Hit and myth
Dido and Aeneas Santa Fe Symphony’s Baroque Ensemble and Chorus St. Francis Auditorium, Feb. 7
Great minds against themselves conspire And shun the cure they most desire. Dido loved Aeneas way too much. As Greek myth would have it, the Queen of Carthage and the shipwrecked founder of Rome had such a memorable fling that she killed herself when he left. In Henry Purcell’s hour-long opera, Dido’s tragic plight makes for some wonderfully sad music, along with some rousing ha-has along the way.
Written by Purcell for students of a London girls’ school, the opera had its premiere in 1689. This Baroque piece is one of the earliest English operas. The music has an almost Renaissance tinge to it, a simplicity that belies the ornamentation and spectacle the form was later known for.
On a Super Bowl Sunday afternoon, with snow falling on the streets of Santa Fe, the atmosphere created by everyone on stage was not without beauty, emotion, and pathos. These came as mere moments of pleasure in a production that was somewhat of a mixed-bag. The highlights: SarahWeiler as the Sorceress. Weiler brought to her role a level of confidence and projection that offered weight to her characterization without witchy posturing. Her sound was full and rich, and her diction lent power to the evil inherent in the text.
TimWillson as Aeneas. By far the most operatic of the soloists, Willson may have lacked support in some of his higher notes. He was also the only singer to use breath and tone variance to attempt to color each phrase with drama.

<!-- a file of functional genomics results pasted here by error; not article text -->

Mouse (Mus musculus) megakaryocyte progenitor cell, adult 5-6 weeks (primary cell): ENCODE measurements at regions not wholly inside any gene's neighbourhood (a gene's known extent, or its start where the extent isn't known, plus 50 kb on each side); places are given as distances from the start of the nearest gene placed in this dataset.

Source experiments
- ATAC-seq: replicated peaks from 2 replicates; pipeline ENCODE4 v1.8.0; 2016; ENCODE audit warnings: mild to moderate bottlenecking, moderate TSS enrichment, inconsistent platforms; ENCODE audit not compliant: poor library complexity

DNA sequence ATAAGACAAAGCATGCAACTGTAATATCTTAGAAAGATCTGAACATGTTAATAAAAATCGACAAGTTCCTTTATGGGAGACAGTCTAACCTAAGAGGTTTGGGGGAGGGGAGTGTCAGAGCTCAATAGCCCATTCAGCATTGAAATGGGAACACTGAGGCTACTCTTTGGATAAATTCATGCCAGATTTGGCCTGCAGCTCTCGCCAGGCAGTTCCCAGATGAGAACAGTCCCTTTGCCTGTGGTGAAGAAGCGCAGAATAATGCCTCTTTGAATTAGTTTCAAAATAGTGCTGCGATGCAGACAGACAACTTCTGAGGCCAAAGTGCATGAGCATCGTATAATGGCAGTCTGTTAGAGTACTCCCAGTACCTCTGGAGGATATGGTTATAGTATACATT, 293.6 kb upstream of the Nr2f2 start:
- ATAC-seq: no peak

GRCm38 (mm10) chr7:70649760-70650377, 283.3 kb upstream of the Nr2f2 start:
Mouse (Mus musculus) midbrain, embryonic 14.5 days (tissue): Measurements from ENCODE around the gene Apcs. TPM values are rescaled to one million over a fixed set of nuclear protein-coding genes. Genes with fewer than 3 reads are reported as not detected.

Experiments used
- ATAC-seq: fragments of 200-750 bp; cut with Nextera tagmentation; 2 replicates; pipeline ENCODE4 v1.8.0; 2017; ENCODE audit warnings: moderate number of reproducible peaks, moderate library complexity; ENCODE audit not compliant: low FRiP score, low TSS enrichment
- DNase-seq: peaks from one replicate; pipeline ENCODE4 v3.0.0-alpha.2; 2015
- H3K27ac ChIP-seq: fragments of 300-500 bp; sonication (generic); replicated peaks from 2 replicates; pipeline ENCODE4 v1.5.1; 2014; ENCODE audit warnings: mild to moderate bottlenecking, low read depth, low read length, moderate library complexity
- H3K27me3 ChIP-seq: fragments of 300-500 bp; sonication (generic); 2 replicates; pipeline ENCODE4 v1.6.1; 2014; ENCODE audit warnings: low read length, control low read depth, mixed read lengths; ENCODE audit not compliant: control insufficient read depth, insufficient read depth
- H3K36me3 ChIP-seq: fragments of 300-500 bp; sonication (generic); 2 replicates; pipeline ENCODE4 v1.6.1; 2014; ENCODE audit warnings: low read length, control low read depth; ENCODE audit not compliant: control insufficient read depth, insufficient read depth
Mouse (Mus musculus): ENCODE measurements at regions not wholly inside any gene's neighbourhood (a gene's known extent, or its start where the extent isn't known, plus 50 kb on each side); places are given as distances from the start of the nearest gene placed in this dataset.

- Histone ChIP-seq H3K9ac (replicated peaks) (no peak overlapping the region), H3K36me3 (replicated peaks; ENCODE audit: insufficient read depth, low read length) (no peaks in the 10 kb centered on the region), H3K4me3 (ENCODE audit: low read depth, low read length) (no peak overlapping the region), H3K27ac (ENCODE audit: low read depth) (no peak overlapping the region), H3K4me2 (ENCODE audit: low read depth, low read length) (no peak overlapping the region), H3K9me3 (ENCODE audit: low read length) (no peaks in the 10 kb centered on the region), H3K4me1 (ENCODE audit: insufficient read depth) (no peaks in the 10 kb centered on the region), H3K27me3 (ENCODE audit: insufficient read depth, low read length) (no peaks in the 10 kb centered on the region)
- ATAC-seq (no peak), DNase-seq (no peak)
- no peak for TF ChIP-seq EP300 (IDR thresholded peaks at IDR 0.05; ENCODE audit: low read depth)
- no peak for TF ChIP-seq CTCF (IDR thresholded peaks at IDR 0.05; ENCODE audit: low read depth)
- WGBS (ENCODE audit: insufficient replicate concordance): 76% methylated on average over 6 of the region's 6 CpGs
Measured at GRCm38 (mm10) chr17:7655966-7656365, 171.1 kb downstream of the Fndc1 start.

The chorus. The group’s rich sound— though perhaps out of proportion with Purcell’s intentions— clearly sung lyrics, and balance provided some of the most musically satisfying moments of the afternoon. The 52 committed singers produced a sound that was a welcome contrast to that of the female-dominated solo cast.
The Baroque Ensemble, featuring Kathleen McIntosh on harpsichord, DanaWinograd on cello, violinists David Felberg and Nicolle Maniaci, Virginia Lawrence on viola, and Terry Pruitt on double bass. The ensemble evolved over the hour into a group that unobtrusively managed to define context and serve as a conduit between the big washes of choral color and the smaller, sometimes weaker, solo efforts. This small “orchestra” served up a solid, intelligent reading of the Purcell score, although the dance sections could have been more effusive.
The big aria of the evening was sung by Sarah Ihlefeld. “Dido’s Lament” is the kind of tragic melody that opera buffs hold their breaths for— it can be sublime. Ihlefeld, solid and committed throughout the beginning of the piece, seemed unable to rise to the emotional peak of this final moment. Still, she stood out earlier— her initial scenes with Sasha Garver (as Belinda) and Rene M. Sosa-Provencio (as the second woman and first witch) were examples of vocal maturity versus youth.
Linda Raney conducted clearly and capably, although one wishes that some of the choral refrains could have come across as actual echoes and that there had been choral pianissimos that stunned with quiet.
— MichaelWade Simpson